Building Great K-12 Schools in Economically Challenging Times
In these tough times making good school design decisions has never been more difficult or more important. To find out how some of the nation’s top architects and administrators are coping with these challenges attend Architectural Record’s Schools of the 21st Century Symposium. It will be held Friday, April 9th, at the Hyatt McCormick Place in Chicago, the day before the NSBA Conference. The event is free of charge and is being presented with the support of McGraw-Hill Education and the American Architectural Foundation.

Click here for more information.

Textbook Cases
Five very different schools offer lessons in building with students and the environment in mind.
By Joann Gonchar, AIA

Since you've already perused some of the pages of schools of the 21st century, you already know that sustainable design is an undeniable trend in K-12 facilities. You've already read how districts around the country are going green, in an effort lower energy and operational costs, improve teacher satisfaction, and raise student achievement. But, you haven't yet had the opportunity for an in-depth look at completed schools that employ high-performance strategies.

So, on the pages that follow, we provide an examination of five very different recently opened schools. Three of the schools–the Rosa Parks School, in Portland, Oregon; Tarkington School of Excellence, in Chicago; and Fossil Ridge High School, in Fort Collins, Colorado–have already achieved, or are well on their way toward achieving, Leadership in Energy and Environmental Design (LEED) certification. The LEED rating system has become a nationally accepted tool for evaluating the environmental performance of buildings since it was launched by the U.S. Green Building Council roughly a decade ago. But so far, only about 70 schools nationwide have achieved certification.

Regardless of their LEED status, the case study schools included here all have environmental agendas. For example, all of the featured projects, to varying degrees, were driven by the goal of maximizing daylight for classroom illumination–a practice that should save energy and provide spaces conducive to learning. The plan of one of the schools, North Central Junior High School in North Liberty, Iowa, even mimics the path of the sun.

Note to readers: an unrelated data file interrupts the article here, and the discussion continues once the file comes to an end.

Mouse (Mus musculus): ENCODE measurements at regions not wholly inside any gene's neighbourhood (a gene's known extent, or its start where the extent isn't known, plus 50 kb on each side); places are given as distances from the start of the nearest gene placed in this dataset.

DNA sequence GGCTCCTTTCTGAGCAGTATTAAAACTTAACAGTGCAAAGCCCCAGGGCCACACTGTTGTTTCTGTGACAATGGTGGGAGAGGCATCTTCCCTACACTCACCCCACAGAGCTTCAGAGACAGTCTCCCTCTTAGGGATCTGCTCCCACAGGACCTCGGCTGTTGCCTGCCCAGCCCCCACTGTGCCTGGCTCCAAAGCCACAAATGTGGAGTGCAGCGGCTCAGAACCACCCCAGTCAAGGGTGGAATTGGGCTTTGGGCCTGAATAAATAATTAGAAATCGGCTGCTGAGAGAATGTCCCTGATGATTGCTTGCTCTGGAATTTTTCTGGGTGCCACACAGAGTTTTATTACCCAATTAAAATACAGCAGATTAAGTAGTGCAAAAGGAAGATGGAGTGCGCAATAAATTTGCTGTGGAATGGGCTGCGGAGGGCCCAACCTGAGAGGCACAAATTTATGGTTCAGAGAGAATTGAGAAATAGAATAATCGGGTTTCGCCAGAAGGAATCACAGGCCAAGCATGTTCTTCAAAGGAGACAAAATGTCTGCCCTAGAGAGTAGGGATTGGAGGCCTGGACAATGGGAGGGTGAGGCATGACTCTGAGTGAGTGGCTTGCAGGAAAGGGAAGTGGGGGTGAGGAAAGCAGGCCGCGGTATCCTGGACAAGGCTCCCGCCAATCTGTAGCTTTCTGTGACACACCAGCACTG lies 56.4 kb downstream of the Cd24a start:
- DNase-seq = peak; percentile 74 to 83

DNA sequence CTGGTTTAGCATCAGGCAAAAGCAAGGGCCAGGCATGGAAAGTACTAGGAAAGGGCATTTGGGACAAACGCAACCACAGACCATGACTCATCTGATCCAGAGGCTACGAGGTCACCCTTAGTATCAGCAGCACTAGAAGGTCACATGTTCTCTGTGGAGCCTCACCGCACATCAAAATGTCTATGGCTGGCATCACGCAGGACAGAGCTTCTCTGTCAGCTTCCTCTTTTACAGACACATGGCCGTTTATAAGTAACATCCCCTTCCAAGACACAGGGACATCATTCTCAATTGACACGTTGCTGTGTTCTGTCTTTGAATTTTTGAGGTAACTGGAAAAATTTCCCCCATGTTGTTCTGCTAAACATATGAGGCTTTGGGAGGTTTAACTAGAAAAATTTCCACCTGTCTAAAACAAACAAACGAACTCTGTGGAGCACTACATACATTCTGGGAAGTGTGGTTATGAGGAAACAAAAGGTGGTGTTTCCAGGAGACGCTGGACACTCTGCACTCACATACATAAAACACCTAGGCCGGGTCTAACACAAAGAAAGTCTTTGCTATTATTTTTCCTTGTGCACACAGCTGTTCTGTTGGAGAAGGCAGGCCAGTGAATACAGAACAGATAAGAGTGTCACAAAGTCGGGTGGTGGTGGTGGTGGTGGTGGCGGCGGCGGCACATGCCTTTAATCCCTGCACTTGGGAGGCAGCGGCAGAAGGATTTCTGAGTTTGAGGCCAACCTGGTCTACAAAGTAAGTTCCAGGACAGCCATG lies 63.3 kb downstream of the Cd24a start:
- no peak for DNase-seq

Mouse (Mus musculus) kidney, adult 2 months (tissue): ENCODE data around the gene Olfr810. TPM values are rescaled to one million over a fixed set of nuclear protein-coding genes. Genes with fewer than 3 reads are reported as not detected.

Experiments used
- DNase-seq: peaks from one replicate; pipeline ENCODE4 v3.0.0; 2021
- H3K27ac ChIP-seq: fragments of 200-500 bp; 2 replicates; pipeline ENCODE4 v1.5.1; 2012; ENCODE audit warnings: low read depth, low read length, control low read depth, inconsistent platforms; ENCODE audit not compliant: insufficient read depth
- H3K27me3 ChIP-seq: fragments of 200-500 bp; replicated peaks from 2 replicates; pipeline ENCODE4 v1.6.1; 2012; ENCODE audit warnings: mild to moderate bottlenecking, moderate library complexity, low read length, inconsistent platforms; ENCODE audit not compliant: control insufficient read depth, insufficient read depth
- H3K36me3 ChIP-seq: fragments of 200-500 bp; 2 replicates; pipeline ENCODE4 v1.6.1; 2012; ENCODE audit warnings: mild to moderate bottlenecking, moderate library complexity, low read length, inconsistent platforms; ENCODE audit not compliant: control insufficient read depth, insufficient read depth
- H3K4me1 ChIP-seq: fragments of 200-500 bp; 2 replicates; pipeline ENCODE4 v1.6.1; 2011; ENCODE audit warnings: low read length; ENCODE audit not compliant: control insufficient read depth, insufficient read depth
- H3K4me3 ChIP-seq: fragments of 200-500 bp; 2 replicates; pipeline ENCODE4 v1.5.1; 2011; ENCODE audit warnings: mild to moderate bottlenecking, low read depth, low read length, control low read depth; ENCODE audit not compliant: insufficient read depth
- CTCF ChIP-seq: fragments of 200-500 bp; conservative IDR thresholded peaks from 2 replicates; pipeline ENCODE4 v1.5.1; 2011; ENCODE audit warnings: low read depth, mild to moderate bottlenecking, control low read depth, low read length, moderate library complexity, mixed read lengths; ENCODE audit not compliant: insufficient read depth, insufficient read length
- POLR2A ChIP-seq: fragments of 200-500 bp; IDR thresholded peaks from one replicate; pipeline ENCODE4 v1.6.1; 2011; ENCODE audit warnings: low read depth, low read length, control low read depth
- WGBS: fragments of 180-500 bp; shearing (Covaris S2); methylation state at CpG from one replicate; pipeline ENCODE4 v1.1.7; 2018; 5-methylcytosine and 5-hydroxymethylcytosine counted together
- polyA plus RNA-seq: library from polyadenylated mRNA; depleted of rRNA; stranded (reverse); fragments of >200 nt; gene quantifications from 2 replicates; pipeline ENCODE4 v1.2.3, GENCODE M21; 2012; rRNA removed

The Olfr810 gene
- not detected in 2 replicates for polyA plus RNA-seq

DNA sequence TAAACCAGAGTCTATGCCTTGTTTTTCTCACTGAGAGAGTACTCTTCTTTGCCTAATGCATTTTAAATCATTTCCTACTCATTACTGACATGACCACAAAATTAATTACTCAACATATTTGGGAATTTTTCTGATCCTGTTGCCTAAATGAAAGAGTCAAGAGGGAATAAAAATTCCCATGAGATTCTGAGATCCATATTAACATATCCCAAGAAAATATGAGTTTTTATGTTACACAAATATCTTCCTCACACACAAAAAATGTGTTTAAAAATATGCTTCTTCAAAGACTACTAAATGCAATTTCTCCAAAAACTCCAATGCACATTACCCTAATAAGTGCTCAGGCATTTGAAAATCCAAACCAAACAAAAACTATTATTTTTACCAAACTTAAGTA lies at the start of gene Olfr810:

And, each of the schools, in its own way, establishes a strong connection between building and context. For the designers of the North Hills Campus of the Winchester Thurston School, tying the school to its former horse farm site near Pittsburgh, meant a domestically scaled architecture with generous windows providing students with views of the still almost rural setting.

While talking to the educators who occupy these facilities every day, we also discovered that many of the buildings' high-tech and high-performance features also serve to instill in students an awareness of their surroundings. Photovoltaic panels, light shelves, green roofs, and bioswales can help students better understand the built environment while instilling in them a sense of stewardship for the natural one.

Case Studies

Rosa Parks School
New Columbia Community Campus Corporation
Portland, Oregon


Tarkington School of Excellence
Chicago Public Schools
Chicago, Illinois


North Central Junior High
Iowa City Community School District
North Liberty, Iowa


Winchester Thurston School
Pittsburgh, Pennsylvania


Fossil Ridge High School
Poudre School Disrict
Fort Collins, Colorado